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In Oregon, an optimistic forecast for BA.2, the subvariant of omicron

National Insitutes of Health
via Flickr

Experts say it is unlikely to fuel a large spike in new cases like the original omicron wave.

This week, the Centers for Disease Control and Prevention announced that there’s a new top dog among COVID-19 variants in the United States: a subvariant known as omicron BA.2.

It’s closely related to BA.1 omicron, which caused the most recent surge in infections, but BA.2 may be a little bit more transmissible.

Both subvariants were present last November when the World Health Organization first identified omicron as a variant of concern. It’s unclear why BA.1 spread globally first and why BA.2 is now catching up.

Marcel Curlin, an associate professor of medicine at Oregon Health & Science University, said the BA.1 subvariant may have gained some random, early advantage. For instance, it may have been first to reach a global transportation hub like London, allowing it to spread efficiently.

Now BA.2 — with its apparent advantage in transmitting between people — has gained the edge.

The BA.2 subvariant is now responsible for more than half of COVID-19 cases in the United States, and state-level surveillance shows it is responsible for a growing percentage of cases in Oregon.

All of this, though, is happening against the backdrop of a global decline in cases.

Experts think while BA.2 will outcompete the other omicron variants, it’s unlikely to cause a big spike in cases while doing it.

“Most people, including myself, don’t think that’s going to happen,” said Curlin. “It’s not going to fuel a large spike in new cases like the original omicron wave.”

One key reason for that optimistic forecast: early research suggests that the BA.2 variant is relatively unlikely to re-infect people who’ve had its close relative, BA.1.

Curlin said the BA.2 variant is causing problems in places like Hong Kong, where much of the population still hasn’t been exposed to COVID-19 and a lower percentage of people have had an effective vaccine and booster shot.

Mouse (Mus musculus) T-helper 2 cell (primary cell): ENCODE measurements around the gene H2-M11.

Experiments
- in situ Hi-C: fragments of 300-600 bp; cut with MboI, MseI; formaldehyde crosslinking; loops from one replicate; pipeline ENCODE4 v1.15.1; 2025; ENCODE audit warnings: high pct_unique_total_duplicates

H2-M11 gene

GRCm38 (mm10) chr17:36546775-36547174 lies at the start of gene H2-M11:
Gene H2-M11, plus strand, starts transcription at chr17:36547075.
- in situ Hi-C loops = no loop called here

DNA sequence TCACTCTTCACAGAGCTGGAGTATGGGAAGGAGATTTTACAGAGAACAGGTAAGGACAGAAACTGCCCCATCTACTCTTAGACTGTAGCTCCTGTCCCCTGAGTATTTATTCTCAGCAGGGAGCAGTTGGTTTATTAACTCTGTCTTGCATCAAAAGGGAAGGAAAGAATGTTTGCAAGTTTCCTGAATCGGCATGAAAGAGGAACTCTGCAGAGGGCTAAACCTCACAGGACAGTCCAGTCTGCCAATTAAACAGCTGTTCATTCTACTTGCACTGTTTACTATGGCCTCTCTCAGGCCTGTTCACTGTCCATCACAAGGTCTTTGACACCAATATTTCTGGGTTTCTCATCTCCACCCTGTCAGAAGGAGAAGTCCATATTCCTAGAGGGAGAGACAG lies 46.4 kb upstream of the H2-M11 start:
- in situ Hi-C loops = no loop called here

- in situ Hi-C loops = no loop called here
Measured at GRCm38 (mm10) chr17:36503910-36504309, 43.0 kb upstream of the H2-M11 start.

By contrast, in the U.S., most people have either contracted the virus, gotten vaccinated, or both, which will likely dampen any potential new wave.

Still, Curlin said there are some early signs in wastewater monitoring data that COVID-19 infection levels are rising a little.

Older adults and people with factors like obesity and immunosuppression are at elevated risk from the virus when community transmission goes up, and should prioritize getting their booster shots.

The CDC recently recommended an additional booster for people 50 and older.

Curlin said the same public health messages about staying healthy during the pandemic remain true. A majority of people may experience milder symptoms, but an infection can be serious and even fatal. You can reduce your risk by masking in crowded indoor spaces.

People should weigh their own health and the people around them who are vulnerable — children too young to be vaccinated, for example.

“We’re in an era of personal judgment and responsibility,” he said.

COVID-19 hospitalizations in Oregon are just 10% of the peak they reached in February, and case numbers are near the lowest point they’ve reached since the pandemic began.

Copyright 2022 Oregon Public Broadcasting. To see more, visit Oregon Public Broadcasting.

Amelia Templeton is a multimedia reporter and producer for Oregon Public Broadcasting, covering Portland city hall, justice and local news. She was previously a reporter for EarthFix, an award-winning public media project covering the environment in the Northwest.